Paulina Zelitsky remembers the hot July day two summers ago and the sudden, unpleasant feeling that she had stumbled into a place she was not
supposed to be.
The research vessel Ulises sailed in the Yucatan Channel just off the west coast of Cuba that day, hired by the Castro government to look for undersea
oil and gas -- old treasure ships, too, if they could be found.
More than 2,000 feet beneath the surface, in total blackness, the vessel towed a boombox-sized sonar on an electronic tether. Pulsing sound waves, the
sonar sketched a picture of the sea bottom on a computer screen aboard Ulises far above.
As Zelitsky and her husband, Paul Weinzweig, watched the screen, the empty plain of sea bed suddenly gave way to images of massive geometric shapes,
apparently cut from stone. As more shapes came into view, some appeared to be arranged in patterns over a large area about 20-kilometers square.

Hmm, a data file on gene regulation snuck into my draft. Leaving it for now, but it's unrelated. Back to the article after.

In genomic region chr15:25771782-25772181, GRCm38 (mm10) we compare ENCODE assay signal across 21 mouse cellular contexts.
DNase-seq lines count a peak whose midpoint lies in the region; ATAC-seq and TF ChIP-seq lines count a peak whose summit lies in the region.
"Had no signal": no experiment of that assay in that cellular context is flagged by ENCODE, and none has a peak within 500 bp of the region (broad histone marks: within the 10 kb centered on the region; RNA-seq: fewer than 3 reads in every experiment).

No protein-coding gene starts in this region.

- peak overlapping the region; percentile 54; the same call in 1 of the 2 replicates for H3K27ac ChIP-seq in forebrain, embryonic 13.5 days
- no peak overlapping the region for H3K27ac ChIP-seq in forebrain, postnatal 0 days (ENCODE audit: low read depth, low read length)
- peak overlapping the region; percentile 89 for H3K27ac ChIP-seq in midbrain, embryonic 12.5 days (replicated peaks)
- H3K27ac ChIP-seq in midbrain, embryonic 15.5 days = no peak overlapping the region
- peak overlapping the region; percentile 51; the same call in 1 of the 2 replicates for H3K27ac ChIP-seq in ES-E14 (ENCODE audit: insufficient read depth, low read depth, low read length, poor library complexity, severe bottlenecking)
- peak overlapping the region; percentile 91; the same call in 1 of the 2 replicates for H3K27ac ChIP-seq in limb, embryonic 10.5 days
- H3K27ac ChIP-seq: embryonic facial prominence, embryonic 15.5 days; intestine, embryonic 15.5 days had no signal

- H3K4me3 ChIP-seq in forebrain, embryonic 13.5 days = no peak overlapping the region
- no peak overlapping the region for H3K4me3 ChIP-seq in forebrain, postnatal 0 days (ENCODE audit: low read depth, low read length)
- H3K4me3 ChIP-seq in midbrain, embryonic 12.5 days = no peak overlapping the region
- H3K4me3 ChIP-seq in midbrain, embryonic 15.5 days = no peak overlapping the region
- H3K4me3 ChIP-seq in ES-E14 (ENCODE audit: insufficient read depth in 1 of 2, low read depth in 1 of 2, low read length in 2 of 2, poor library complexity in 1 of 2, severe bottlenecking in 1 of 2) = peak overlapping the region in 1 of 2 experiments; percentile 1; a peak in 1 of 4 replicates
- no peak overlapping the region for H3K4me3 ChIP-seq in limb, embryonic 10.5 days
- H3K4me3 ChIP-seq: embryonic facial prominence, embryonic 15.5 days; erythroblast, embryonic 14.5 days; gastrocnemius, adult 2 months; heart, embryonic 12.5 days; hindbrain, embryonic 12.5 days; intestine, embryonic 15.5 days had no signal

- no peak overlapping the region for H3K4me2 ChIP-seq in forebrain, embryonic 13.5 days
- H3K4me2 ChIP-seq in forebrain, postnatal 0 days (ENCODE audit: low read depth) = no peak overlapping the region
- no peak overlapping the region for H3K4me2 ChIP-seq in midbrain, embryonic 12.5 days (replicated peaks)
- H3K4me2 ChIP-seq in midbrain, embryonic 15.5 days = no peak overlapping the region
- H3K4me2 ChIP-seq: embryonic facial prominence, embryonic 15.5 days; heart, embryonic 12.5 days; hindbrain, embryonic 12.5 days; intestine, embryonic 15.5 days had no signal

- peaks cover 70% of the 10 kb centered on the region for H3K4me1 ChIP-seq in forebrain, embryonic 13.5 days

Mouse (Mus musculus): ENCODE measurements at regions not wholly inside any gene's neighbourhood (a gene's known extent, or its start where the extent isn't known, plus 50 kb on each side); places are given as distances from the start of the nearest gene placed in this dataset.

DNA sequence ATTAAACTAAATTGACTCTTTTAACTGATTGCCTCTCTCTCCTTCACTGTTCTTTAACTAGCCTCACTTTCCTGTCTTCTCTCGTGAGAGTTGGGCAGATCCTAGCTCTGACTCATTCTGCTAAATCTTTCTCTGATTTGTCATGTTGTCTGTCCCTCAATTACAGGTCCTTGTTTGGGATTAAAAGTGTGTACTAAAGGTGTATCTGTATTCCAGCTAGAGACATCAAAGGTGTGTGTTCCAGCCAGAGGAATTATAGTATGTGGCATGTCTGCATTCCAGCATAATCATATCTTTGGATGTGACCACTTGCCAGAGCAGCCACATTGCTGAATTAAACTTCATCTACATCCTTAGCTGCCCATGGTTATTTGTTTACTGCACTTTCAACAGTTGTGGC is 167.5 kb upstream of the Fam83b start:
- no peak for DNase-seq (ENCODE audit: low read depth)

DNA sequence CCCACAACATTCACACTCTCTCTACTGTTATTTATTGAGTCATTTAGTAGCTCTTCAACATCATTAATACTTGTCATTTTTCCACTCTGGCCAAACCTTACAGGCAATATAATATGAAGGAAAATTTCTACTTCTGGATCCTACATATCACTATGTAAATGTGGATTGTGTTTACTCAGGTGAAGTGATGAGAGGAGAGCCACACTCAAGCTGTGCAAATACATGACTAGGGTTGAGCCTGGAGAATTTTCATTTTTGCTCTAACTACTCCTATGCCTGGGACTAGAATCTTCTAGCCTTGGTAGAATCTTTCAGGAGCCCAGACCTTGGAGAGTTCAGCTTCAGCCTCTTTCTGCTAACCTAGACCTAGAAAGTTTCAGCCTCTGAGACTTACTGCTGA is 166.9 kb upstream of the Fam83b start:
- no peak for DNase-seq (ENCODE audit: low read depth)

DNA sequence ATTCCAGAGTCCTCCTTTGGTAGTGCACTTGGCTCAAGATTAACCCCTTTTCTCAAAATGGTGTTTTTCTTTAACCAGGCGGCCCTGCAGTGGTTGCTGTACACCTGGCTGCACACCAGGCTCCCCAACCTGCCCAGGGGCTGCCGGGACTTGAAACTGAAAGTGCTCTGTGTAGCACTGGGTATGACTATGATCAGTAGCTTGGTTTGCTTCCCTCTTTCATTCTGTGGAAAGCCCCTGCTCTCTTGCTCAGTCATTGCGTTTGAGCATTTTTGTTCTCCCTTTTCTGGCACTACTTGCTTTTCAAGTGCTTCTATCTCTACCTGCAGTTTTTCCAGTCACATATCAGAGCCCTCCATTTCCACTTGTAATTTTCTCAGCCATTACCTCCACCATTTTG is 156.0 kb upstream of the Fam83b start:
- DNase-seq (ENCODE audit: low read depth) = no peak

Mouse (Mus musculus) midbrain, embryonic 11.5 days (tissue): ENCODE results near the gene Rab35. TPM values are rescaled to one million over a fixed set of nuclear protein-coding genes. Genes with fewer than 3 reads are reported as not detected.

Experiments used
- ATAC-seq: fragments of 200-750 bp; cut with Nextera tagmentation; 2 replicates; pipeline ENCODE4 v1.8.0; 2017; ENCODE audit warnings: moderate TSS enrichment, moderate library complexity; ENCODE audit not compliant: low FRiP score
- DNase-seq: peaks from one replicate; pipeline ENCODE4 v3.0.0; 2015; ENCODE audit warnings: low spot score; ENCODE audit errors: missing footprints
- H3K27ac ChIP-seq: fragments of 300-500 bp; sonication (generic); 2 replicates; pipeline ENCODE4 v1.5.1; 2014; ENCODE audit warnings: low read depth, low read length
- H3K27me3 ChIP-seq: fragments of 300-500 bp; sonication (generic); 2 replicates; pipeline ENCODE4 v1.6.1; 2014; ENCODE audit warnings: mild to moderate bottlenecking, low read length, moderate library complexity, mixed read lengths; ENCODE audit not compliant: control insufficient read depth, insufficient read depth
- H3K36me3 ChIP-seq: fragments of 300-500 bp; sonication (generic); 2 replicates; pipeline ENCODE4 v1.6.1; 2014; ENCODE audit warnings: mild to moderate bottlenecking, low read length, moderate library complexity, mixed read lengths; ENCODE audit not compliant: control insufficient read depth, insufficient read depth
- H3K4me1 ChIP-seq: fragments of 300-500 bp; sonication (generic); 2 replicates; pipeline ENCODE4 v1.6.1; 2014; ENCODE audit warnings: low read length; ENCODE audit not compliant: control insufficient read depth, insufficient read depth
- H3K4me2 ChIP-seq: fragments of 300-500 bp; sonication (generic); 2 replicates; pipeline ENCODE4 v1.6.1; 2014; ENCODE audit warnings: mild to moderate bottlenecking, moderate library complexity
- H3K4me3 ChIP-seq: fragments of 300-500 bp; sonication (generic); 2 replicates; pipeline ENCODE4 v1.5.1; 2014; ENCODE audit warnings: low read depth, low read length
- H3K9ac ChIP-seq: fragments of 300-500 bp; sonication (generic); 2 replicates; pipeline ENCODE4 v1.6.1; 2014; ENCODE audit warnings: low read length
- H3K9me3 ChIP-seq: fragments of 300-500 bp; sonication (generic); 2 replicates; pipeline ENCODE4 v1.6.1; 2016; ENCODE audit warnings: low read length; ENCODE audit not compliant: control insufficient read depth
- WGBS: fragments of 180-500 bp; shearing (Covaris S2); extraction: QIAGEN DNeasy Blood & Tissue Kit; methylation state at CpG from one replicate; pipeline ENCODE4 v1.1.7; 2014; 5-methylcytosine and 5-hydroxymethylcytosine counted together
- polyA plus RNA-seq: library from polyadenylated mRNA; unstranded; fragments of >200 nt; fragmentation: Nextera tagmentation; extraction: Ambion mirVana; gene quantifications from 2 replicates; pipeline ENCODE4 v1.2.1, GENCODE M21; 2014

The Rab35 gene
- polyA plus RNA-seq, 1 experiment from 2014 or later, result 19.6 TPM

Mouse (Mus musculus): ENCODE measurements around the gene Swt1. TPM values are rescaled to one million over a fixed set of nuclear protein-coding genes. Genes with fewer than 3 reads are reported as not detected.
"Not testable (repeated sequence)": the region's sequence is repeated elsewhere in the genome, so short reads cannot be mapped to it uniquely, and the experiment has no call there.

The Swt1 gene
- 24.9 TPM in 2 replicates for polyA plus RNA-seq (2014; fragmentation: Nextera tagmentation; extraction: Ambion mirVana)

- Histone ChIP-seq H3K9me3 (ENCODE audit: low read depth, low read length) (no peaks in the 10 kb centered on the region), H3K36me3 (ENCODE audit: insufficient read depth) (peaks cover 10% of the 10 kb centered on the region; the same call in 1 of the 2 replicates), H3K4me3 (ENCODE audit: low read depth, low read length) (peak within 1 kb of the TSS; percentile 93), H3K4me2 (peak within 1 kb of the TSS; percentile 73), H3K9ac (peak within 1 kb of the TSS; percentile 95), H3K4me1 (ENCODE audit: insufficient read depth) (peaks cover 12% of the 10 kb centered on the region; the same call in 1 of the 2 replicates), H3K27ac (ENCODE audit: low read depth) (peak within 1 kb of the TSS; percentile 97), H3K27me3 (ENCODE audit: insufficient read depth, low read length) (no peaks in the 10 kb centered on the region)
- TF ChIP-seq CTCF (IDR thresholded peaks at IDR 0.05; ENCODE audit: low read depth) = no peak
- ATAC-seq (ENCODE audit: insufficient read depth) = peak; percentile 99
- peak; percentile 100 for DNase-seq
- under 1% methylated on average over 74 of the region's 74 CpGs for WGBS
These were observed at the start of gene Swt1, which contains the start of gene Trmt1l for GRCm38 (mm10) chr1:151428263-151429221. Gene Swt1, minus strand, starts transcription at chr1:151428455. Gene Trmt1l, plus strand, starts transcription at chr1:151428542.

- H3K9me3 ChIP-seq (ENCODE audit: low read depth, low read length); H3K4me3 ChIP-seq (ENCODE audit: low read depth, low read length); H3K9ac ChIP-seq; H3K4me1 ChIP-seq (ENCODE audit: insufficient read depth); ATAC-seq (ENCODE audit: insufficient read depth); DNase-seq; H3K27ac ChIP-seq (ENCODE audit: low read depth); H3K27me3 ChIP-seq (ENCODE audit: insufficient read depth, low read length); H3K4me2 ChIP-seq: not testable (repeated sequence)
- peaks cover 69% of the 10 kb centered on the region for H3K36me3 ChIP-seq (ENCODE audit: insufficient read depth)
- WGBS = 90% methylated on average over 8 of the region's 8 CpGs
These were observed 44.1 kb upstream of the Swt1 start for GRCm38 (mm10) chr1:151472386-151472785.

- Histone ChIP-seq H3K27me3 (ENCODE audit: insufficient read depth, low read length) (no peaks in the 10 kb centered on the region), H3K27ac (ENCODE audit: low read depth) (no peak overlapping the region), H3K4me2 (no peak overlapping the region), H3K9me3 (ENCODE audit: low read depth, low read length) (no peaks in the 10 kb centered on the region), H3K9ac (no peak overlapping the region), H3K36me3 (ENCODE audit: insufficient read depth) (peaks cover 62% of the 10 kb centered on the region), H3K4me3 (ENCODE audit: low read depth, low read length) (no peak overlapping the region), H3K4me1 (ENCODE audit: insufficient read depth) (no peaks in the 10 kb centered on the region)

Some stone appeared to be cut into blocks, and some blocks seemed perfectly aligned. They appeared to form corridors and the outlines of rooms, the
two scientists said. There were round stones and pyramid-shaped ones, too.
The sea bottom in that area is an undulating sand plain, Zelitsky said. What they were seeing should not have been there.
"We were shocked, and frankly we were a little frightened," said Zelitsky. "It was as though we should not be seeing what we were seeing. Our first
thought was maybe we found some kind of secret military installation." THE REST.....
SONAR image.The shapes appear to be arranged in patterns, the scientists say. The images, made with sophisticated sonar, show an area about 100 by
This content community relies on user-generated content from our member contributors. The opinions of our members are not those of site ownership who maintains strict editorial agnosticism and simply provides a collaborative venue for free expression.